This week’s installment of Ask Shutterstock examines two different types of stock images. The explanation may seem simple, but the distinction is quite important.
As always, please remember to refer to our Terms of Service, where you’ll find our most up-to-date, official source of Shutterstock image usage terms. This post is merely an overview. On to the questions!

Q: What’s the difference between Editorial and Commercial stock photography?

A: Images labeled “Editorial Use Only” cannot be used for commercial purposes. An editorial image can only be used to illustrate a news-related story – not to sell or promote a product, service or idea. This rules out most websites (with the exception of news sites).

Since the purpose of most (commercial) stock photography is to help sell or promote a product or concept, this essentially puts editorial images in their own category.

Editorial images are most popular with journalists and news outlets. These photos are normally taken in public places, and usually contain recognizable people and places without model or property releases in place.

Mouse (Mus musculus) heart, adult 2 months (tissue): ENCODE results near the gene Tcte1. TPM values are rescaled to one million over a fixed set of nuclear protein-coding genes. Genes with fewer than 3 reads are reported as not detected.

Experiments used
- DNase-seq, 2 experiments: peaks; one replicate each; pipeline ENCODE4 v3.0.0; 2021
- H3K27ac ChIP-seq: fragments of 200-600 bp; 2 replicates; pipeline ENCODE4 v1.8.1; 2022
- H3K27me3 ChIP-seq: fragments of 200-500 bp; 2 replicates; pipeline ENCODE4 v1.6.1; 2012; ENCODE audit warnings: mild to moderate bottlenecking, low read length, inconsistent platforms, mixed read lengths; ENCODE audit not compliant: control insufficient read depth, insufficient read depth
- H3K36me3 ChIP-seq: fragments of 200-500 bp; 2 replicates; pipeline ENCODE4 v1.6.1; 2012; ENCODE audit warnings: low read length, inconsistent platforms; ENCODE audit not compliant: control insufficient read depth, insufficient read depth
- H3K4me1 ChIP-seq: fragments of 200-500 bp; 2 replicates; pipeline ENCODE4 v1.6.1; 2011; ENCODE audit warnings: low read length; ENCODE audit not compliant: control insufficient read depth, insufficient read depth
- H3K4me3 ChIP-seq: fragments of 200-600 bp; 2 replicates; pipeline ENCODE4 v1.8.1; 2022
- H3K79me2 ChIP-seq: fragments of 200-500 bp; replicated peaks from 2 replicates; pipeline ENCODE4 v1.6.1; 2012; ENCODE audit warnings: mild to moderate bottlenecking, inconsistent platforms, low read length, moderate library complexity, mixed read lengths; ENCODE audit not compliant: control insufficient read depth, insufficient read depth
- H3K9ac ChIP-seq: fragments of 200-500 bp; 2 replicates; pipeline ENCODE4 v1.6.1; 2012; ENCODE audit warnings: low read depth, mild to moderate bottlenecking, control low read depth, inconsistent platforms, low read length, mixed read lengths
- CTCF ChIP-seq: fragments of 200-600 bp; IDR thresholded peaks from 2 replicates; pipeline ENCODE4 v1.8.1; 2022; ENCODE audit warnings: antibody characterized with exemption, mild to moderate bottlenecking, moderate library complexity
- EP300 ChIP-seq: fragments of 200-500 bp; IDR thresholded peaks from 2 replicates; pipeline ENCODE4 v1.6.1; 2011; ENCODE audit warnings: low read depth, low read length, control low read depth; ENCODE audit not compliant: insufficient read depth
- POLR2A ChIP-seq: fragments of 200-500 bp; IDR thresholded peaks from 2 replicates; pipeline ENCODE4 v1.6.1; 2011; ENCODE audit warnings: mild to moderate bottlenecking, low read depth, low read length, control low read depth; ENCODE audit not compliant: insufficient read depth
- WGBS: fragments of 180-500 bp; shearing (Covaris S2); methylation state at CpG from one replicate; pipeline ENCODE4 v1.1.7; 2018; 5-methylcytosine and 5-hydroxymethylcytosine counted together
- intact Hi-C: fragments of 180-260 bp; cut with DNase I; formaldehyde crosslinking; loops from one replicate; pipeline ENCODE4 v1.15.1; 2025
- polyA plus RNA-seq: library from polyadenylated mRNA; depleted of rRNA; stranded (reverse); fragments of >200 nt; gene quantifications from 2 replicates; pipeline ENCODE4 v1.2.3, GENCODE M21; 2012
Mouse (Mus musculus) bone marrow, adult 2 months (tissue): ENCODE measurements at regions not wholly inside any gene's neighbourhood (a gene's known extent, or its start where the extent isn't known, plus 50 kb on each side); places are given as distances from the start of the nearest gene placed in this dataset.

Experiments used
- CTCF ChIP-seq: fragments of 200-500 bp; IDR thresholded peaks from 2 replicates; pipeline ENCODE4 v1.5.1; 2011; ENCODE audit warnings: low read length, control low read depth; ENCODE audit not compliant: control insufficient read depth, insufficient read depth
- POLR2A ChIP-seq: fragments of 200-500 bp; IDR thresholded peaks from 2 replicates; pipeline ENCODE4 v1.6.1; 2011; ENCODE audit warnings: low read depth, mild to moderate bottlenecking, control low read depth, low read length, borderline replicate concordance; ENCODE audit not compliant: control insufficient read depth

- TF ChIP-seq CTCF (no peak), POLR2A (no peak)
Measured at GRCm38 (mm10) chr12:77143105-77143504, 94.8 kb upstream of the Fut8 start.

Q: So when would I use an Editorial Image?

A typical scenario would be when you’d like to source a photo of a celebrity, and you’re reporting something newsworthy, such as a live performance or film premiere. The purpose of usage is generally to report or provide commentary on the subject in the image.

Editorial photos can also be used for educational purposes, so long as the information presented is educational or factual in nature, such as in a textbook or encyclopedia.

For more information, here’s the FAQ from our site. See also Part II, section 14 of our Terms of Service.

Have a question about stock imagery for Ask Shutterstock? Please e-mail blog@shutterstock.com. (As always, if you need help with your Shutterstock account, you should contact our knowledgeable support team. You can also consult our Customer FAQ.)

Image: © Artenot/Shutterstock